There is clearly some justification for ranking Tours-Poitiers among the most significant events in Frankish history when one considers the result of the battle in light of the remarkable record of the successful establishment by Muslims of Islamic political and cultural dominance along the entire eastern and southern rim of the former Christian, Roman world. The rapid Muslim conquest of Palestine, Syria, Egypt and the North African coast all the way to Morocco in the seventh century resulted in the permanent imposition by force of Islamic culture onto a previously Christian and largely non-Arab base. The Visigothic kingdom fell to Muslim conquerors in a single battle at the Battle of Guadalete on the Rio Barbatein in 711, and the Hispanic Christian population took seven long centuries to regain control of the Iberian Peninsula. The Reconquista, of course, was completed in 1492, only months before Columbus received official backing for his fateful voyage across the Atlantic Ocean. Had Charles Martel suffered at Tours-Poitiers the fate of King Roderick at the Rio Barbate, it is doubtful that a “do-nothing” sovereign of the Merovingian realm could have later succeeded where his talented major domus had failed. Indeed, as Charles was the progenitor of the Carolingian line of Frankish rulers and grandfather of Charlemagne, one can even say with a degree of certainty that the subsequent history of the West would have proceeded along vastly different currents had ‘Abd ar-Rahman been victorious at Tours-Poitiers in 732.

The Muslims had spread the “religion of peace,” only it had not been so peaceful.


There had been a great deal of “islam,” but it had not been a submission to a gentle Savior who suffered for sinners.  It was a surrender to brutal invading followers of Muhammad’s teaching.

There is a big difference between Islam and Christianity. Charles did the West a great service. Better to live in Europe or the Caliphates A.D.732 – A.D. 2016?  It is not a hard choice to make.  Law grounded in the Scriptures, or Sharia (Islamic law) from the Koran and the Hadith?  Islam produced a different disposition, a different way of life.

Europe is experiencing some of it more directly now.  If you have not seen the following video of migration into Europe here, you should:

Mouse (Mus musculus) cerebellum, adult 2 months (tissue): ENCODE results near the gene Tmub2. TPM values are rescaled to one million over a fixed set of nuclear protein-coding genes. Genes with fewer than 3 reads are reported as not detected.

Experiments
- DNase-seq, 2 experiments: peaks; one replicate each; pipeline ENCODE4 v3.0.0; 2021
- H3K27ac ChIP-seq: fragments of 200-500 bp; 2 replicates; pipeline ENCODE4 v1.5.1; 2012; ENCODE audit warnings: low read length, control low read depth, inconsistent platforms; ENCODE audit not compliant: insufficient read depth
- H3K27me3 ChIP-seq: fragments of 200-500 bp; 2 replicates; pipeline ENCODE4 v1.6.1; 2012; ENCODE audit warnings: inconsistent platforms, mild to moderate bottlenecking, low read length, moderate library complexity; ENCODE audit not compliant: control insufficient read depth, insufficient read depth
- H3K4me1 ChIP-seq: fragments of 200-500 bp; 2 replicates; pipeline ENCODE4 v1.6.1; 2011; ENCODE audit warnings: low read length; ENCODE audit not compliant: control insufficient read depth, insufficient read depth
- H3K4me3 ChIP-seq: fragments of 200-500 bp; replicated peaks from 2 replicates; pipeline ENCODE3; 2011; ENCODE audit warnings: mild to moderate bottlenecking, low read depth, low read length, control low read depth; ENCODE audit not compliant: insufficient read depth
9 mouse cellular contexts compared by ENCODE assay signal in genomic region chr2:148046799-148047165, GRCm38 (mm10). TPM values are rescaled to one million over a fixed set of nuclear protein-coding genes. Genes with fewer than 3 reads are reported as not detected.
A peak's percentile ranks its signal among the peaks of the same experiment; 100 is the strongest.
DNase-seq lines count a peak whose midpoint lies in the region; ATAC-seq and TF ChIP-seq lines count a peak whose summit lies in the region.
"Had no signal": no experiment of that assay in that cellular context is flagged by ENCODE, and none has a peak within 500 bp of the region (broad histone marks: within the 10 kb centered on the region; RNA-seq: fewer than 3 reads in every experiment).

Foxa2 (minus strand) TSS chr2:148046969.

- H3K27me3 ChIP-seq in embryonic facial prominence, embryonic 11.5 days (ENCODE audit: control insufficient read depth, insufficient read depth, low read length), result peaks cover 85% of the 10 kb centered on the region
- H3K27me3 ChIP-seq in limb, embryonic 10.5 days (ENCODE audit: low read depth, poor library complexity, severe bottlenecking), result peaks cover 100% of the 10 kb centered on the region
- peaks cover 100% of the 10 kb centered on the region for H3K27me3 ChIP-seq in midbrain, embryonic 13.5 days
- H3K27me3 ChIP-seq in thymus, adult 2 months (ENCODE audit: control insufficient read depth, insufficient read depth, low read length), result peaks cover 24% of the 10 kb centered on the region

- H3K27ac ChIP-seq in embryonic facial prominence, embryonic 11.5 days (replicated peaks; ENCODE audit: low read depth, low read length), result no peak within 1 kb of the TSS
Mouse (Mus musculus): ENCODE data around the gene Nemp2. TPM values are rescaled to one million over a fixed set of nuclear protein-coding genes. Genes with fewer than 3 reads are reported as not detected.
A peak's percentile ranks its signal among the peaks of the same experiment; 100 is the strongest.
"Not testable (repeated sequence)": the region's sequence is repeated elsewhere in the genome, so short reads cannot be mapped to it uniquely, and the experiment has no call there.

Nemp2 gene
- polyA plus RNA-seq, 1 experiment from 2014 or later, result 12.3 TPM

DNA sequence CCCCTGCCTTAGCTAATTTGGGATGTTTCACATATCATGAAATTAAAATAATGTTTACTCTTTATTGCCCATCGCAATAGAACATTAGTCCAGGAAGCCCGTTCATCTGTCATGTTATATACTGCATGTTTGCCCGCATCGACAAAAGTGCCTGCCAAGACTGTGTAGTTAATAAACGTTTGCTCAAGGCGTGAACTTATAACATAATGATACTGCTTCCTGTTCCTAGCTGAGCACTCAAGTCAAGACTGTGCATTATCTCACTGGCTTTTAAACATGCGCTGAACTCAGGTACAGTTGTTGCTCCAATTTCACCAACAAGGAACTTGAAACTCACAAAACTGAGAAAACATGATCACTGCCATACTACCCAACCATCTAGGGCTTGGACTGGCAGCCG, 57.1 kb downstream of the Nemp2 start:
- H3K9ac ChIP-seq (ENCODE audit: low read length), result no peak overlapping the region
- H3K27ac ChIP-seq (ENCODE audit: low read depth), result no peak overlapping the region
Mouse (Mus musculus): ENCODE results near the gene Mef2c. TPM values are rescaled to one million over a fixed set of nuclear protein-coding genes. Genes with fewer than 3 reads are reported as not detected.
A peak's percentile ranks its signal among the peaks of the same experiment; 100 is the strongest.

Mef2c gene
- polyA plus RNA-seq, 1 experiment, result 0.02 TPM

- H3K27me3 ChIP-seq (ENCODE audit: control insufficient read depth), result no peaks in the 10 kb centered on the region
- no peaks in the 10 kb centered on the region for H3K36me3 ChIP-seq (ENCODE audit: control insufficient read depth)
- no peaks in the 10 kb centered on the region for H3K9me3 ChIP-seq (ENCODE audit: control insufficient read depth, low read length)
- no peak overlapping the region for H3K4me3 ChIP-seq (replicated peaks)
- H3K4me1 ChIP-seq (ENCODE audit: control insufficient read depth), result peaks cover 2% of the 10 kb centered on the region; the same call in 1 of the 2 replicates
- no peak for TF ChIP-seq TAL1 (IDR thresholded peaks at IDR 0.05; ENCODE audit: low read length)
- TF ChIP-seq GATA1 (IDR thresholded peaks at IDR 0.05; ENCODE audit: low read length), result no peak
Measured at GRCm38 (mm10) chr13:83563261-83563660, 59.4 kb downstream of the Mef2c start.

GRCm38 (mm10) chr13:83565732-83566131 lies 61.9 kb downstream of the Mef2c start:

If you have not seen the following interactive map of migration into Europe here you should:

There is not much migration going the other way.

When the Muslims attacked Paris this past November, they had already spent significant time in Saint Denis, a northern suburb of Paris.  They had a “safe house” there in an apartment. When the attack on Paris came, a suicide bomber blew herself up in the area.  Seven men and one woman were arrested there.

Charles is buried here.


It is the Basilica of Saint-Denis.


  1. Phil Pockras says:

    Excellent recounting and analysis. Concise, cogent, and correct. And you weren’t even a history major. Well done, buddy.


  2. David Laurence says:

    I really enjoyed this article. I wish this battle was better known in modern times, as it is one of the most decisive and important engagements in military history. He who notes Gods providence will have providences to note when considering this battle and its outcomes.


  3. Good stuff. Thanks, Craig. Please add Alan Handermann to your list:

    Thanks, Norm

    On Tue, Jan 12, 2016 at 9:36 AM, The Tea Party Lawyer wrote:

    > Craig Bulkeley, Th.M., J.D. posted: ” He would have said, “I told you so.” > Since around A.D. 650 they had been spreading their special brand of > religion. They bullied and beat up the people in the Arabian peninsula. > They stole what they wanted. Then they made their way north and eas” >